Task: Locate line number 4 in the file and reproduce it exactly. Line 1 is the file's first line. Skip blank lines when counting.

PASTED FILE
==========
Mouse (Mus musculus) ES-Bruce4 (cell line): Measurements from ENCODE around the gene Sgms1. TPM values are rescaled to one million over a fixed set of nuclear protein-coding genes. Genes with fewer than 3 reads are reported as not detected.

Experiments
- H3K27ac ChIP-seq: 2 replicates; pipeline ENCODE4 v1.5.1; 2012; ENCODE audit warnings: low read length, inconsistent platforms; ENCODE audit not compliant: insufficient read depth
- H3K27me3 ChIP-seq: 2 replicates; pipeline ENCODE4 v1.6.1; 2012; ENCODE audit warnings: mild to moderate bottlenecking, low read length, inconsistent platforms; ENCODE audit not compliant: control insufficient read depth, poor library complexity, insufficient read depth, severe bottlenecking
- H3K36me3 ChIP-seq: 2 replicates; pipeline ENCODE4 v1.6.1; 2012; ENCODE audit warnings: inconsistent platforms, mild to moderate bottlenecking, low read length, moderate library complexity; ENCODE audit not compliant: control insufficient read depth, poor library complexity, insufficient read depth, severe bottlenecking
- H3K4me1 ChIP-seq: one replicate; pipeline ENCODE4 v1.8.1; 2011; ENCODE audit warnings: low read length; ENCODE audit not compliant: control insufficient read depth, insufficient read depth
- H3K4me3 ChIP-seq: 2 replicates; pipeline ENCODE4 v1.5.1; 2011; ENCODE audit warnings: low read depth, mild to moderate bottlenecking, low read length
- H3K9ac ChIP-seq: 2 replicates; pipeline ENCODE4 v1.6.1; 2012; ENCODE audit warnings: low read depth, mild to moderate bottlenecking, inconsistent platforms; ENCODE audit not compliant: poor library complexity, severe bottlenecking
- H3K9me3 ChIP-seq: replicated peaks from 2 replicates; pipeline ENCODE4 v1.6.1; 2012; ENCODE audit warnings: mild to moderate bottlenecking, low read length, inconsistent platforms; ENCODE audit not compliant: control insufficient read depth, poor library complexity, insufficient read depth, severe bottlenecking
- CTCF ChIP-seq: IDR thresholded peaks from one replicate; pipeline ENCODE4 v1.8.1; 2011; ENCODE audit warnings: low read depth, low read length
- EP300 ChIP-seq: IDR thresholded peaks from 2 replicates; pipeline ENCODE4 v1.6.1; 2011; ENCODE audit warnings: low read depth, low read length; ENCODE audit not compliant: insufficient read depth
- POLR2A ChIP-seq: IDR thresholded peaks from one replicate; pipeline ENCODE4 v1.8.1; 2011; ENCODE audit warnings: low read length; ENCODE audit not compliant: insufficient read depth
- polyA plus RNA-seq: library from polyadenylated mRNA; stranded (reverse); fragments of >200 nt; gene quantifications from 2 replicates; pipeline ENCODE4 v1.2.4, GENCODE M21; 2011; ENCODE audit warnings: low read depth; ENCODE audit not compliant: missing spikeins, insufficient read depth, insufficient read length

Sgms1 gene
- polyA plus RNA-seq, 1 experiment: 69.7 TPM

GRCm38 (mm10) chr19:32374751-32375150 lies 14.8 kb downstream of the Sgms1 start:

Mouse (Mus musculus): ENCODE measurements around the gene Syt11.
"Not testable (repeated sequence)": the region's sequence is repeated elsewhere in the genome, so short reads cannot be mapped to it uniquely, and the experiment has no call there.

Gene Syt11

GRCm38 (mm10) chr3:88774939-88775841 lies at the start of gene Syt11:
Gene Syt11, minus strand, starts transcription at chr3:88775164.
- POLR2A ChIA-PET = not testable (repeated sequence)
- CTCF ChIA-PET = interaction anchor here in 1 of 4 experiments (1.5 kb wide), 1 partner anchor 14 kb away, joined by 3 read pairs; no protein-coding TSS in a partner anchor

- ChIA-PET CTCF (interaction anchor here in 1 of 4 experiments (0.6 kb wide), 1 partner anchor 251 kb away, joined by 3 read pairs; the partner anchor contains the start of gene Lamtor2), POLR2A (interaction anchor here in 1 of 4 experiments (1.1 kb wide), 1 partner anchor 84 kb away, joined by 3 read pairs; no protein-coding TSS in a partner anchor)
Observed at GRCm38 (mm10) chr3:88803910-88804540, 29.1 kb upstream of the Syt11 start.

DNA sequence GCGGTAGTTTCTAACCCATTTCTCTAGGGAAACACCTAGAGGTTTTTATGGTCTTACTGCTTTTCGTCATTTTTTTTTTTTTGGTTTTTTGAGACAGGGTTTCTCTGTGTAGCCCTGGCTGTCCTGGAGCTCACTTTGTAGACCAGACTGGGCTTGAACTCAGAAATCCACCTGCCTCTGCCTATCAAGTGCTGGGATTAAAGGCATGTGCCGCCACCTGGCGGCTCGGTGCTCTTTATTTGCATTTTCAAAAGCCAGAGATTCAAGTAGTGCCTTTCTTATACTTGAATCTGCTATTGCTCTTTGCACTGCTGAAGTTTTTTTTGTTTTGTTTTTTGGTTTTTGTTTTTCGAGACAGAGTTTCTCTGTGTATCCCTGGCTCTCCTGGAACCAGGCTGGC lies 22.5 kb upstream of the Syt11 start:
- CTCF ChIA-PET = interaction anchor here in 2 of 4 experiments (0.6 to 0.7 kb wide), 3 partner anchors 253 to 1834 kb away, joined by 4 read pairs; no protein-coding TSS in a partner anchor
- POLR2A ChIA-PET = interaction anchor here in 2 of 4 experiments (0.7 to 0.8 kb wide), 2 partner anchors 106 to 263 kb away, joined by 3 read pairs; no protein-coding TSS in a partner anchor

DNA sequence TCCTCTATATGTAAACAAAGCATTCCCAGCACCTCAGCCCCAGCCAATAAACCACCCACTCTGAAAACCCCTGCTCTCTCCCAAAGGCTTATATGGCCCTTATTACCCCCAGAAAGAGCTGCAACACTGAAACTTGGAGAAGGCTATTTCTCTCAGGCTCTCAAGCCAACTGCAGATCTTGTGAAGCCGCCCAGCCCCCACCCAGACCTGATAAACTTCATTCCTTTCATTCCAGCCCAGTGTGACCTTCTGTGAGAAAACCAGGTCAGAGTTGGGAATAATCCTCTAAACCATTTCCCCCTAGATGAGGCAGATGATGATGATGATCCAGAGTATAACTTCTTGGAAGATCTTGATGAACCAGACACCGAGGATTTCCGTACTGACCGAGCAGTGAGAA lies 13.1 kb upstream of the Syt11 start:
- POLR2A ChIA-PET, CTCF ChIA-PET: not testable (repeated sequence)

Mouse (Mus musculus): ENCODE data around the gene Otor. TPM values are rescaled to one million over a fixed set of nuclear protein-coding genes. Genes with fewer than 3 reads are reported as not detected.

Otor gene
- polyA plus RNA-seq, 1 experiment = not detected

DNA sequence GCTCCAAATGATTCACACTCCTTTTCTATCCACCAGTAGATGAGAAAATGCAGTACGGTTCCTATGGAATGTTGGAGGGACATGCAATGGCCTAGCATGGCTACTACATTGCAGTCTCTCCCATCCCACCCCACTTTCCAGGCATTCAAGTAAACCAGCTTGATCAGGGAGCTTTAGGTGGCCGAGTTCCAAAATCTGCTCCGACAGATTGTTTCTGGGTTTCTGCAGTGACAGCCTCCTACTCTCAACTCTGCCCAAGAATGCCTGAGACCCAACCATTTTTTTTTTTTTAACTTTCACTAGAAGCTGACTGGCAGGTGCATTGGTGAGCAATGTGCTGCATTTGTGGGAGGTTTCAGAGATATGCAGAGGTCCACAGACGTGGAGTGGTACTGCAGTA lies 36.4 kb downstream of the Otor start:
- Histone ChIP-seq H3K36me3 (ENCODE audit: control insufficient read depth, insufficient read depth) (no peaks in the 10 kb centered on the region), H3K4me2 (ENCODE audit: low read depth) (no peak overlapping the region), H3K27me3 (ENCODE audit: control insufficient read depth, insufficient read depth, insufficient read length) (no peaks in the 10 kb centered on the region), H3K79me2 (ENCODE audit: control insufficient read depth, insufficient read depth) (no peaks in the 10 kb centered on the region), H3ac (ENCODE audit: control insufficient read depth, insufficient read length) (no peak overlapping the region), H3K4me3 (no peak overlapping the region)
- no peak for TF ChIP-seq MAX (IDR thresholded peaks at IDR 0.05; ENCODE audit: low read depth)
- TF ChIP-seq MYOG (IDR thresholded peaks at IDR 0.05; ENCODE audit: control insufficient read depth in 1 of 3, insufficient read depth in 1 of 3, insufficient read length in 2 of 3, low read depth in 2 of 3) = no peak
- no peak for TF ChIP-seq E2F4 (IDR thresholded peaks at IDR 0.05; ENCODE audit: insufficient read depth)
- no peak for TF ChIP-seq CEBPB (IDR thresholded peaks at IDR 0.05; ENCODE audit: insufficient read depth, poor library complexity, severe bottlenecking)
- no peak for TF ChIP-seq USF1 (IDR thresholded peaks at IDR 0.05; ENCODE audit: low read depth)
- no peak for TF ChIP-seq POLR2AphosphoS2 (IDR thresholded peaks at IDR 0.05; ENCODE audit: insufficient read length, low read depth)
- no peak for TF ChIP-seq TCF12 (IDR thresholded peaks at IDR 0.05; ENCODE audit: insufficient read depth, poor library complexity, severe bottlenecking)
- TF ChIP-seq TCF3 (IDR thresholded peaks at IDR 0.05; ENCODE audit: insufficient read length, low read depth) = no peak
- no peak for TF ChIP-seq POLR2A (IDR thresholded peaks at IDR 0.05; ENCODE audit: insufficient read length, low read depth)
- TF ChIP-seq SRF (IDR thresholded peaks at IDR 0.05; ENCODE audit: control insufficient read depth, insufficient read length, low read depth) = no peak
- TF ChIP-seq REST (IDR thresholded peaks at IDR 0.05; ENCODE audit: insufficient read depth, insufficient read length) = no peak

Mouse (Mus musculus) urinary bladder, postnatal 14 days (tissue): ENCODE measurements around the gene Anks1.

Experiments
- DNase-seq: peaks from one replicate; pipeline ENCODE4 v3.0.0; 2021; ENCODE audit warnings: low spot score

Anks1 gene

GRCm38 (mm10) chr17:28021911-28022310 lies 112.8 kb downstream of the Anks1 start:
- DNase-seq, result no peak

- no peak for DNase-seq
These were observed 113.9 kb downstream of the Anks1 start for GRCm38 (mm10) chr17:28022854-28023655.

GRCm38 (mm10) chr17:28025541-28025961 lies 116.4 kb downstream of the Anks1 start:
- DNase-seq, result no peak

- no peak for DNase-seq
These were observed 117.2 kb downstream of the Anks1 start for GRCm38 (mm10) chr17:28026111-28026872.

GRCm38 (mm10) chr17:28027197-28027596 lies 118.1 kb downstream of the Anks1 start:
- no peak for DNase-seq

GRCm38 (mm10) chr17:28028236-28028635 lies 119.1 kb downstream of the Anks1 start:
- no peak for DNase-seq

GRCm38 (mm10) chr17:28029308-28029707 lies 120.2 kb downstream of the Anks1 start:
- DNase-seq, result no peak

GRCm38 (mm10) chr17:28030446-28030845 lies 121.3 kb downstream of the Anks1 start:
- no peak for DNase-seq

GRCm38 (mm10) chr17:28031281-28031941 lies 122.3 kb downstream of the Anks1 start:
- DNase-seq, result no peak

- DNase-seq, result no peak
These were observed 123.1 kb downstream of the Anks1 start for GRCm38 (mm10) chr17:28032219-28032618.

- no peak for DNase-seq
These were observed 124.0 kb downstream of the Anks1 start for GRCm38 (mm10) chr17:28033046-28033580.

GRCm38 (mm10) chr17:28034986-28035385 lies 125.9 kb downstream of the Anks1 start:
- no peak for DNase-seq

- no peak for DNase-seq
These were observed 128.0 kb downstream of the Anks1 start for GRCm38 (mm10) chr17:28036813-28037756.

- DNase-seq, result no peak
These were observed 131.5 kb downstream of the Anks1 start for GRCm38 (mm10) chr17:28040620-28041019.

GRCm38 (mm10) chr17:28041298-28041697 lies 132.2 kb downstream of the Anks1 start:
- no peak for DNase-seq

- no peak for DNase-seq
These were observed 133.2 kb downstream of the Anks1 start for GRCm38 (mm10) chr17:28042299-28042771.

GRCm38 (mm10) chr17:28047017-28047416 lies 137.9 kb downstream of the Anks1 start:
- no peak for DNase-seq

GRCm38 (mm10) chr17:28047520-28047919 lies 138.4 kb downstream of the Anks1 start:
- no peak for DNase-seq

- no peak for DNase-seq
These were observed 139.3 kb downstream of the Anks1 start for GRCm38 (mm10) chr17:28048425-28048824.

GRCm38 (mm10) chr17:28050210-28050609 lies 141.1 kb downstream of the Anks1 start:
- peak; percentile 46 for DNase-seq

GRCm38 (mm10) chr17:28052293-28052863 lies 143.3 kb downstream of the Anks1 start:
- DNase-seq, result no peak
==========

- H3K27me3 ChIP-seq: 2 replicates; pipeline ENCODE4 v1.6.1; 2012; ENCODE audit warnings: mild to moderate bottlenecking, low read length, inconsistent platforms; ENCODE audit not compliant: control insufficient read depth, poor library complexity, insufficient read depth, severe bottlenecking